The concentration of 25-hydroxyvitamin D [25(OH)D] needed for older adults to maintain optimal physical function is unknown. Institute of Medicine and Endocrine Society have publicly debated on 20 ng/mL or 30 ng/mL, respectively, as targets for skeletal health, but both groups agree that stronger evidence is needed to identify target concentrations for extra-skeletal outcomes, e.g., falls and physical function. The problem is significant: >25% of older adults have poor physical function, 50% have 25(OH)D concentrations between 20 and 30 ng/mL. Identifying 25(OH)D targets for older adults will have immediate impact by informing design and analysis of vitamin D supplementation trials. Namely, targets serve as inclusion/exclusion criteria or baseline subgroups and as secondary outcomes. Our solution is to empirically identify and validate sex-specific (possibly stratified by other factors; e.g., race, genetic variants) 25(OH)D targets in older adults (= 65 years) related to lowe risk of falls and better physical function using existing NIH-funded datasets. A critical challenge is that 25(OH)D cannot be randomized; therefore observational data are a crucial part of the solution. Conventional statistical methods are ill-equipped for this problem; thus, we will develop novel statistical methods by adapting and refining structural modeling and machine-learning methods, and apply them to our aims. We will carry out the aims using 4 prospective cohort studies comprising >12,500 older adults: Health, Aging, and Body Composition, Invecchiare in Chianti, Osteoporotic Fractures in Men, and Study of Osteoporotic Fractures. We will: 1) identify and validate 25(OH)D targets for falls reduction, mobility, activities of daily living, and instrumental activities of daily living (functional outcomes); and gait speed, muscle strength, and frailty (proximal conditions) (aim 1); 2) characterize the joint impact of 25(OH)D and serum calcium and phosphorus concentrations on functional outcomes/proximal conditions (aim 2); and 3) quantify mediation of 25(OH)D on functional outcomes/proximal conditions by endocrine and metabolic factors (PTH, serum alkaline phosphatase, aklotho, fibroblast growth factor 23) (aim 3). We will write code in SAS and R statistical languages and disseminate it to the scientific community for use in additional research.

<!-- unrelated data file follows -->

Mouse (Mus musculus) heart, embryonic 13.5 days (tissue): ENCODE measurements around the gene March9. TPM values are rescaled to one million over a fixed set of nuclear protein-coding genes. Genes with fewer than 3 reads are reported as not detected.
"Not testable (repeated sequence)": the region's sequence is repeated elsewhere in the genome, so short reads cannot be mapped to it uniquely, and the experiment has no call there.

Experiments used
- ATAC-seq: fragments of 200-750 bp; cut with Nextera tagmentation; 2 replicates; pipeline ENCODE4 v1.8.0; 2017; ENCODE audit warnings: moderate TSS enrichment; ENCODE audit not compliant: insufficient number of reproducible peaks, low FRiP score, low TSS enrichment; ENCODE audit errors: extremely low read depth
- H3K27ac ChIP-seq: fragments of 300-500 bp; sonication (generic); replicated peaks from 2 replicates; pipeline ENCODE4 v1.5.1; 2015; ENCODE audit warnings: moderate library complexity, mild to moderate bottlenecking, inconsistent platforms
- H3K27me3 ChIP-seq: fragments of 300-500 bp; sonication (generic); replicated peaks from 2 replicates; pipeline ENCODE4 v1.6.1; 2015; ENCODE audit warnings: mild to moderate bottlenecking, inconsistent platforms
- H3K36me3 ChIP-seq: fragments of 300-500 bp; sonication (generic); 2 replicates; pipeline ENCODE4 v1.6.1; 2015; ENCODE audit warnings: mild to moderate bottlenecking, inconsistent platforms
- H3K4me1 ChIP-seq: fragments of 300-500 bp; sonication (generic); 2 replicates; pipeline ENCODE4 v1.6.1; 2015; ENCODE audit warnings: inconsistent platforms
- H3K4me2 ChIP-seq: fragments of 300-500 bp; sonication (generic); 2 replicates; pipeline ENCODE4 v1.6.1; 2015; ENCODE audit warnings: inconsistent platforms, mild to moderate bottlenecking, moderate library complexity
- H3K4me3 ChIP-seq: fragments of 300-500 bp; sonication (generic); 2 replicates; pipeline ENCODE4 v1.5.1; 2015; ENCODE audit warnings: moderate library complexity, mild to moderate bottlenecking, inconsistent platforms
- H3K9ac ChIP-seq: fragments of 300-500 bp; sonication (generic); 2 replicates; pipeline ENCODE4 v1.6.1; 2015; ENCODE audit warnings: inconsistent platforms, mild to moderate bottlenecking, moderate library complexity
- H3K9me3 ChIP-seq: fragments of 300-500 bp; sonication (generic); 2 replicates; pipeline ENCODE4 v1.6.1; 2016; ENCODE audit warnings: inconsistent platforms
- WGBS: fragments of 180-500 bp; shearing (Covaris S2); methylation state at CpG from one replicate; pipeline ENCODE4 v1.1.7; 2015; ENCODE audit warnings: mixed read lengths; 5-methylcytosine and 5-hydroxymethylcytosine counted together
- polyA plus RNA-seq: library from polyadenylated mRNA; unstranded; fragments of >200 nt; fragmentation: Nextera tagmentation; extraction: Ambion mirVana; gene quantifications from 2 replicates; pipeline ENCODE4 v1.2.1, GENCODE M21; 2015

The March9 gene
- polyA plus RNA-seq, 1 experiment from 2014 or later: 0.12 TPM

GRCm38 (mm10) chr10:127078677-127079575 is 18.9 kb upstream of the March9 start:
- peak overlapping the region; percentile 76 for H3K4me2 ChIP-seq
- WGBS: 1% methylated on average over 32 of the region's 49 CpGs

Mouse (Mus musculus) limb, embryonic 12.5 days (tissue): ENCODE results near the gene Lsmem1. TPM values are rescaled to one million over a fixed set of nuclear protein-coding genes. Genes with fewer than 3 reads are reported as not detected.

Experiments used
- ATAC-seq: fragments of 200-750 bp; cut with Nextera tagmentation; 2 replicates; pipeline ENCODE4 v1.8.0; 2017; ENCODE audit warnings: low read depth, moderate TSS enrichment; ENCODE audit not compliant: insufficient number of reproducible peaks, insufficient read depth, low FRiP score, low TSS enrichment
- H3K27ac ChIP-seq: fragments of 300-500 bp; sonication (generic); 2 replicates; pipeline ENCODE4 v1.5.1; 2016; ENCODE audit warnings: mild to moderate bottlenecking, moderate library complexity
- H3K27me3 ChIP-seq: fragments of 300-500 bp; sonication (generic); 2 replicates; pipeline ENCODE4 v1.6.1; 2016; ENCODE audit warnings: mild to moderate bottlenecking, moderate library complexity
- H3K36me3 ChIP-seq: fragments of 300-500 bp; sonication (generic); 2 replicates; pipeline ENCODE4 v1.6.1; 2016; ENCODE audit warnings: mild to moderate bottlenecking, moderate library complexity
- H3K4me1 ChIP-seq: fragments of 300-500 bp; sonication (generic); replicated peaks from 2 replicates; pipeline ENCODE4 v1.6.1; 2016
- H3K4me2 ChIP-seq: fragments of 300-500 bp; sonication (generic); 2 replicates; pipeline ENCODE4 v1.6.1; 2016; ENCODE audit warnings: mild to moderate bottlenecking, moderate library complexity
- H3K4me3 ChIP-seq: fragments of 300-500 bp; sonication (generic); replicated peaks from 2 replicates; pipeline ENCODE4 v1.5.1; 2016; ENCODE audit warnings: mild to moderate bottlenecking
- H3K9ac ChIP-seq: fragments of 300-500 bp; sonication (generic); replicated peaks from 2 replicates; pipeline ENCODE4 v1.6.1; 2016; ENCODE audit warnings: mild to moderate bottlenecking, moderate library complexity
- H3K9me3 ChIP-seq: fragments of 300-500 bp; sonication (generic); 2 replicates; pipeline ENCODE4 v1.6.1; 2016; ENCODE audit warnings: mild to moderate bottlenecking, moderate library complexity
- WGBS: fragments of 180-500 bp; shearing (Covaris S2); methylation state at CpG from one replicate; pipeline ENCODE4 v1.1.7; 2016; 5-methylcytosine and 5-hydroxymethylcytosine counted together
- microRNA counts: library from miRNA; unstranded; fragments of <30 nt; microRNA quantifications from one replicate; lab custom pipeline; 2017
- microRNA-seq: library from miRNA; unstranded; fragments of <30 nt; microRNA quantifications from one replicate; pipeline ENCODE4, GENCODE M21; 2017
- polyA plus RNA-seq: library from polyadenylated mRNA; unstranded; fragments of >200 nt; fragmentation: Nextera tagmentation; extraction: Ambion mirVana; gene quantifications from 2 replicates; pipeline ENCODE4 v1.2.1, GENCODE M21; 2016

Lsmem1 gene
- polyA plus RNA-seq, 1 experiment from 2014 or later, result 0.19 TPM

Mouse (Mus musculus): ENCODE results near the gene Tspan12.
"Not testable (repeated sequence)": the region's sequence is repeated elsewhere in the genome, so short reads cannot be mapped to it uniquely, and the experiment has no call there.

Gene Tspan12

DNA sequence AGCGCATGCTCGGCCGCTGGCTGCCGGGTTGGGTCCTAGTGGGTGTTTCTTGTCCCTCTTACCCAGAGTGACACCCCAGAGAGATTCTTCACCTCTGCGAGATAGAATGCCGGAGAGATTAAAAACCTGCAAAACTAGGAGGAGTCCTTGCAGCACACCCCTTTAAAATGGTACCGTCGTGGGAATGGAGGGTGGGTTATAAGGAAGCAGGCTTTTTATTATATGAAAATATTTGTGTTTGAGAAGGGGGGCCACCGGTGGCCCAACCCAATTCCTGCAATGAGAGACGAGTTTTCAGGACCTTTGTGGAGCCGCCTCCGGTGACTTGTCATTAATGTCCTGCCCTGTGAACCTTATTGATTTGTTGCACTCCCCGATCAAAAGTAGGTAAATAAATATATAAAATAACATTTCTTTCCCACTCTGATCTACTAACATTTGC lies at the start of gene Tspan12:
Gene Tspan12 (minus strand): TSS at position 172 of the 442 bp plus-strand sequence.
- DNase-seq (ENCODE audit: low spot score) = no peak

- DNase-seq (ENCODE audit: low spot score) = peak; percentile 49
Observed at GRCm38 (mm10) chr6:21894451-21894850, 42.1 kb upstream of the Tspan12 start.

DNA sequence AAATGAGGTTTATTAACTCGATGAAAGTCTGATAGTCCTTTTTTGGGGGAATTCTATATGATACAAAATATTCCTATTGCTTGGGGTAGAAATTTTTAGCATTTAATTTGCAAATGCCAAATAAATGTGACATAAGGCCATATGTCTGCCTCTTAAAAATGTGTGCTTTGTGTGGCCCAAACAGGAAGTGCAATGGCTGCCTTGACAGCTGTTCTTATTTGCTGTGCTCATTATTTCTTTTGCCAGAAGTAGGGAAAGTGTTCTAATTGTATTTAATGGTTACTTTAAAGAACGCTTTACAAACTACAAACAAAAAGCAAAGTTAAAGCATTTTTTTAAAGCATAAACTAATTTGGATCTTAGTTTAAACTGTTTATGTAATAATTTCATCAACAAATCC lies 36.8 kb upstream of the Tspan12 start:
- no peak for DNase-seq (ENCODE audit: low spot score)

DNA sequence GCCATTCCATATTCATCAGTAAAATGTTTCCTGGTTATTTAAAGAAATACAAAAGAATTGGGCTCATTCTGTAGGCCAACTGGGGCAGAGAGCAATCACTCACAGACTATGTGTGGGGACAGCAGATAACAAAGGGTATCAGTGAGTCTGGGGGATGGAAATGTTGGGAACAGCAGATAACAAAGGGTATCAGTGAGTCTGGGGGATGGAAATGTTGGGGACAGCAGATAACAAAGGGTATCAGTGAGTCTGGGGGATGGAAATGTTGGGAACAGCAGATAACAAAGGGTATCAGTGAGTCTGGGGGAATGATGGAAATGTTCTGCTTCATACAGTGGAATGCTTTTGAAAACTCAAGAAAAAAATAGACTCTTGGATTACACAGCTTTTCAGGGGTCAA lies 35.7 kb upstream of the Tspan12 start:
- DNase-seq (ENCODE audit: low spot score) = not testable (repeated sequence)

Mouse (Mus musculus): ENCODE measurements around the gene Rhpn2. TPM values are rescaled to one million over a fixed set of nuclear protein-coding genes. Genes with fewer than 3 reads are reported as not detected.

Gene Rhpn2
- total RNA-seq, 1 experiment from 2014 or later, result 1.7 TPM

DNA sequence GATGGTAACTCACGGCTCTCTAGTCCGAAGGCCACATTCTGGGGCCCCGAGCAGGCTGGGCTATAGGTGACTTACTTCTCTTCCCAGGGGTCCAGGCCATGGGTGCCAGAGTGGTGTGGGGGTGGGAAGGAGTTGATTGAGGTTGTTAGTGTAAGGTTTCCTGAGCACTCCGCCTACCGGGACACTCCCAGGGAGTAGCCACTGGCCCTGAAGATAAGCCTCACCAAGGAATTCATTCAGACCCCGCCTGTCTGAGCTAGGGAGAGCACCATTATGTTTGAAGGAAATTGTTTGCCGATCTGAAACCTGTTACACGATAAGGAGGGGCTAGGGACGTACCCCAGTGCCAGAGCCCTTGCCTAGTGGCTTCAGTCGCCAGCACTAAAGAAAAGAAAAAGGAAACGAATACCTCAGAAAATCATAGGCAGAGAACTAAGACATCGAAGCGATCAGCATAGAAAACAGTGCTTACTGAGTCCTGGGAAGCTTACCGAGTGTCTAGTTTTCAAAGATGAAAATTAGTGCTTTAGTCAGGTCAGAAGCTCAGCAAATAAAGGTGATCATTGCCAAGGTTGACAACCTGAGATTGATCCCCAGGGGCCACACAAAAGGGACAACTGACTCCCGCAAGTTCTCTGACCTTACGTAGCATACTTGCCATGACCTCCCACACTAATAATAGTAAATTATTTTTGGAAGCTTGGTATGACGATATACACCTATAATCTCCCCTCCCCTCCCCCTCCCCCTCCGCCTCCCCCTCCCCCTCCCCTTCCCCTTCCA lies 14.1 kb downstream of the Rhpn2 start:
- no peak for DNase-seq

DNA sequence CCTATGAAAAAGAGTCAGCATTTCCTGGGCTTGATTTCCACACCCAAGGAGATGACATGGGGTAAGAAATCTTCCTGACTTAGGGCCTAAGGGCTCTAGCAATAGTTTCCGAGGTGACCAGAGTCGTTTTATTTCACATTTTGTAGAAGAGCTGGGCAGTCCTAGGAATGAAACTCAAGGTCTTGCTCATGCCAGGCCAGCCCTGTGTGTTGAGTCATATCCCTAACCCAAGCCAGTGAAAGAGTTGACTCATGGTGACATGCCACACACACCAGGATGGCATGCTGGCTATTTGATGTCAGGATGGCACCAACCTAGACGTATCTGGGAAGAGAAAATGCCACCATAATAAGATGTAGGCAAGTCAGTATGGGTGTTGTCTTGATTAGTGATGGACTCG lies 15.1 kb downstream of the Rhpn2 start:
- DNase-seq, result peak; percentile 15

Public Health Relevance

The aging of the population is expected to lead to an increased burden of poor physical function and loss of independence. Low concentrations of 25-hydroxyvitamin D [25(OH)D] are common in older adults and may be one reason for deficits in physical function. Since 25(OH)D can easily be increased by sunlight exposure, diet, and supplements; identifying and validating a target 25(OH)D for functional outcomes in older adults can have a significant impact on public health.

Agency
National Institute of Health (NIH)
Institute
National Institute on Aging (NIA)
Type
Research Project (R01)
Project #
5R01AG048069-03
Application #
9260731
Study Section
Neurological, Aging and Musculoskeletal Epidemiology (NAME)
Program Officer
Joseph, Lyndon
Project Start
2015-09-30
Project End
2020-04-30
Budget Start
2018-06-01
Budget End
2019-04-30
Support Year
3
Fiscal Year
2018
Total Cost
Indirect Cost
Name
University of Maryland Baltimore
Department
Public Health & Prev Medicine
Type
Schools of Medicine
DUNS #
188435911
City
Baltimore
State
MD
Country
United States
Zip Code
21201
Shardell, Michelle; Ferrucci, Luigi (2017) Joint mixed-effects models for causal inference with longitudinal data. Stat Med :
Sanses, Tatiana V D; Schiltz, Nicholas K; Couri, Bruna M et al. (2016) Functional status in older women diagnosed with pelvic organ prolapse. Am J Obstet Gynecol 214:613.e1-7
Shardell, Michelle; Ferrucci, Luigi (2016) Instrumental variable analysis of multiplicative models with potentially invalid instruments. Stat Med 35:5430-5447
Rathbun, Alan M; Shardell, Michelle; Orwig, Denise et al. (2016) Effects of Prefracture Depressive Illness and Postfracture Depressive Symptoms on Physical Performance After Hip Fracture. J Am Geriatr Soc 64:e171-e176